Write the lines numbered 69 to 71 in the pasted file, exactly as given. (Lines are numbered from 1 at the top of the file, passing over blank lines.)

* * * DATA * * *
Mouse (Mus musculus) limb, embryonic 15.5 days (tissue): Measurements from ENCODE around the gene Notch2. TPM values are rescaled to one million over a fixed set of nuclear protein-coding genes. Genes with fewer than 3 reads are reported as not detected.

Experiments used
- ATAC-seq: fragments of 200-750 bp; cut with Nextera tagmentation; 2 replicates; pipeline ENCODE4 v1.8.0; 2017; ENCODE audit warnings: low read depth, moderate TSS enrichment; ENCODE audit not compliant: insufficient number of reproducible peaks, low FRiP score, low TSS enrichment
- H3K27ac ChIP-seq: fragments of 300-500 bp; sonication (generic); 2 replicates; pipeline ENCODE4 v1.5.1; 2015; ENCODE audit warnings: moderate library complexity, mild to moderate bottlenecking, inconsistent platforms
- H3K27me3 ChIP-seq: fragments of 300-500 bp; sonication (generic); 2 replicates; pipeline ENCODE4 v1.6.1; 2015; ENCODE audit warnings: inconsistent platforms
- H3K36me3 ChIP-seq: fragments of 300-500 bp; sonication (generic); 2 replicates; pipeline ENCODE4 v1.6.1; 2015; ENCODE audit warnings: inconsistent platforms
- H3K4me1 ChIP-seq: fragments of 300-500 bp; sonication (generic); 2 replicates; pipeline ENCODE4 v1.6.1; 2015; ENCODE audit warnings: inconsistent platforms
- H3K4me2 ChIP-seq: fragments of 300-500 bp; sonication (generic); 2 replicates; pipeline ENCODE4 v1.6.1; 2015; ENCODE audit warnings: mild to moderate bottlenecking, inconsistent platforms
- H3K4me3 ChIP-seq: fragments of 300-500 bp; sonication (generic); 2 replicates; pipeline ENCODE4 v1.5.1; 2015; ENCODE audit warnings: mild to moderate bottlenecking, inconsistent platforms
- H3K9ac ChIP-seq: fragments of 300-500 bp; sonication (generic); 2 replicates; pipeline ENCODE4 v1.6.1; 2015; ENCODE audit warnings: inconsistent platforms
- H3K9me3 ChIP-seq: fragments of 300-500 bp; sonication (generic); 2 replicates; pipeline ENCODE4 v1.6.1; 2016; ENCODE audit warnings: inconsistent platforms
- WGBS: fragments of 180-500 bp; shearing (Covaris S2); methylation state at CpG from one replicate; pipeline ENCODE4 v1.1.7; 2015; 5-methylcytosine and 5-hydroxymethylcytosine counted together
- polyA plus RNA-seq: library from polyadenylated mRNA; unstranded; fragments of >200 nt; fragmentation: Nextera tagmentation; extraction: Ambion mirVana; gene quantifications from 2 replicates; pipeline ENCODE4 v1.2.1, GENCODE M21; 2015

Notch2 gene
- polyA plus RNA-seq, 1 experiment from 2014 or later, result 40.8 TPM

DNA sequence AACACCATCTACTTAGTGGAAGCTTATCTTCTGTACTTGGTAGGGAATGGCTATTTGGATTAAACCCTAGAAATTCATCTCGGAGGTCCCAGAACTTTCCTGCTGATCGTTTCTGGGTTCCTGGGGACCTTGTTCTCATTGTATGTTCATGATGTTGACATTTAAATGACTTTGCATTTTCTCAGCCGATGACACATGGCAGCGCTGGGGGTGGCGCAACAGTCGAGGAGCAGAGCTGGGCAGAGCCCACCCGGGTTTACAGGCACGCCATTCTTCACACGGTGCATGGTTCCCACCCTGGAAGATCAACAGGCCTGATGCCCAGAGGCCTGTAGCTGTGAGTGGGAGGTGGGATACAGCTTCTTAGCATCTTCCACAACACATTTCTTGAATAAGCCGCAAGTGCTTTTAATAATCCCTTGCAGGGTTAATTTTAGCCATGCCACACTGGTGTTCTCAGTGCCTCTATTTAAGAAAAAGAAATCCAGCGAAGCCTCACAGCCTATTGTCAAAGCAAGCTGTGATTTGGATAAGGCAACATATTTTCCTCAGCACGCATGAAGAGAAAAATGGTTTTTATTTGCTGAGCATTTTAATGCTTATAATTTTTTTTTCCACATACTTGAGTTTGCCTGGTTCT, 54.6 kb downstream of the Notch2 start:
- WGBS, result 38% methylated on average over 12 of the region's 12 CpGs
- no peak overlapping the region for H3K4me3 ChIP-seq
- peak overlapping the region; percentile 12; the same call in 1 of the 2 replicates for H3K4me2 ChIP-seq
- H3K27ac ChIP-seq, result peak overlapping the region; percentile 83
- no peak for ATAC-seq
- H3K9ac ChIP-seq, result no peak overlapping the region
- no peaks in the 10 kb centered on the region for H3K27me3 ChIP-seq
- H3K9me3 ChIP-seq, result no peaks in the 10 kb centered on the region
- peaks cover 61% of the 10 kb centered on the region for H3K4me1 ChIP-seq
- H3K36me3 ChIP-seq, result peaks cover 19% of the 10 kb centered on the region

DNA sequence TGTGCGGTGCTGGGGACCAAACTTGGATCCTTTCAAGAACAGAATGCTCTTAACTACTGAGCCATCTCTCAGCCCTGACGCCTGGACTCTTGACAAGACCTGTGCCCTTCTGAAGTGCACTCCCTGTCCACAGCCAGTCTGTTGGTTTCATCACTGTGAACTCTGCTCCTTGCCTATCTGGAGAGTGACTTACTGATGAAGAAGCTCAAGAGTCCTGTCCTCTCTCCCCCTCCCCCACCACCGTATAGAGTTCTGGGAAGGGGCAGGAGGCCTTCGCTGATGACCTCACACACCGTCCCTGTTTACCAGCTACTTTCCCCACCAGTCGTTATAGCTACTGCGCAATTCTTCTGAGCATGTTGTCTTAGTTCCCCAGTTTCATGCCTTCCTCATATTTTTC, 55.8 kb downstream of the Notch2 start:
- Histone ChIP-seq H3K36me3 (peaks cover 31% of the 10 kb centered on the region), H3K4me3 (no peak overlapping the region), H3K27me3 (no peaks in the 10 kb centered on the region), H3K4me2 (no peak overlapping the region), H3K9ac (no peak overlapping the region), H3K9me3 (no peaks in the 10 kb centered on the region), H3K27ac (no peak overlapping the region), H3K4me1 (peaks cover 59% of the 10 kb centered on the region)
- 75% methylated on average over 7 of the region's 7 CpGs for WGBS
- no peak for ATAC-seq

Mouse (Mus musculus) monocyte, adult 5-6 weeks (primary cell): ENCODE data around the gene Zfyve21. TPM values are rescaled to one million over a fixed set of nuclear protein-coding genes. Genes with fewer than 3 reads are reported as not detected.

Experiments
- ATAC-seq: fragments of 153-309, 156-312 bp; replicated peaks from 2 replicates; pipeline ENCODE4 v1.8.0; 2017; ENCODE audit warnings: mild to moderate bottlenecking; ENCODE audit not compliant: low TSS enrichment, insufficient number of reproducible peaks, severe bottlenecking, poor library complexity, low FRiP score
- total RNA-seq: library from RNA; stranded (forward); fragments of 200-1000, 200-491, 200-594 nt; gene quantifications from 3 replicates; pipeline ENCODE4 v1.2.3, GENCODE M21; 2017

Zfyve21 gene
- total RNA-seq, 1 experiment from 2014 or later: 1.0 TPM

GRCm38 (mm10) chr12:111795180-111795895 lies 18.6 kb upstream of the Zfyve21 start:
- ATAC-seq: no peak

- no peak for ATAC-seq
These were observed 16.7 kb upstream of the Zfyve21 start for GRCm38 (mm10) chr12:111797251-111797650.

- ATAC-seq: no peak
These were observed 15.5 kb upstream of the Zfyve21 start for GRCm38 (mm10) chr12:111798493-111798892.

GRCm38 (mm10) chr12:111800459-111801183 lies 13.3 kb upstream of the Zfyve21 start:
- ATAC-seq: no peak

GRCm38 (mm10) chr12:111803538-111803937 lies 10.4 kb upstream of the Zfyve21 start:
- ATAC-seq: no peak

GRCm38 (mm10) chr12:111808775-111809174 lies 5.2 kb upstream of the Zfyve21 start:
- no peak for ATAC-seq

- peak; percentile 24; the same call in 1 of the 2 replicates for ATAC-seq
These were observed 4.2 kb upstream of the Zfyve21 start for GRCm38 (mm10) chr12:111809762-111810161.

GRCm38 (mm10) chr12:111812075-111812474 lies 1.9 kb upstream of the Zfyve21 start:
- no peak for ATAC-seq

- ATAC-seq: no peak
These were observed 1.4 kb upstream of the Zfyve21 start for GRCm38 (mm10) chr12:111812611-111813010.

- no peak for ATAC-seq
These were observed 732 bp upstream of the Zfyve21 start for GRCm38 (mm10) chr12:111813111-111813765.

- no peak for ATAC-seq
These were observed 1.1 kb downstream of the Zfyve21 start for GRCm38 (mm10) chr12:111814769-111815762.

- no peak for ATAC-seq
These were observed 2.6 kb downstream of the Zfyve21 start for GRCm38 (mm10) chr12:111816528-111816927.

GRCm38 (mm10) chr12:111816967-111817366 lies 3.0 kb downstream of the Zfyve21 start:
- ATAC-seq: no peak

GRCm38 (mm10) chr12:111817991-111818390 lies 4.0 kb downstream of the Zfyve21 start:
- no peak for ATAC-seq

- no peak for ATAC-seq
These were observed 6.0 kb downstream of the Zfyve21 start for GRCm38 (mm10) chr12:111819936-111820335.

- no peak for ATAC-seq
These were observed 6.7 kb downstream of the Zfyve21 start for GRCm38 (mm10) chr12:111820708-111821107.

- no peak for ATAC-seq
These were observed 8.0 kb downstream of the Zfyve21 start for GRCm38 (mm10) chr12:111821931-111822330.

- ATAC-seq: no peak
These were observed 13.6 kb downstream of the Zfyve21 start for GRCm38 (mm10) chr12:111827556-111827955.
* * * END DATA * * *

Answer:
- no peak for ATAC-seq
These were observed 8.0 kb downstream of the Zfyve21 start for GRCm38 (mm10) chr12:111821931-111822330.

- ATAC-seq: no peak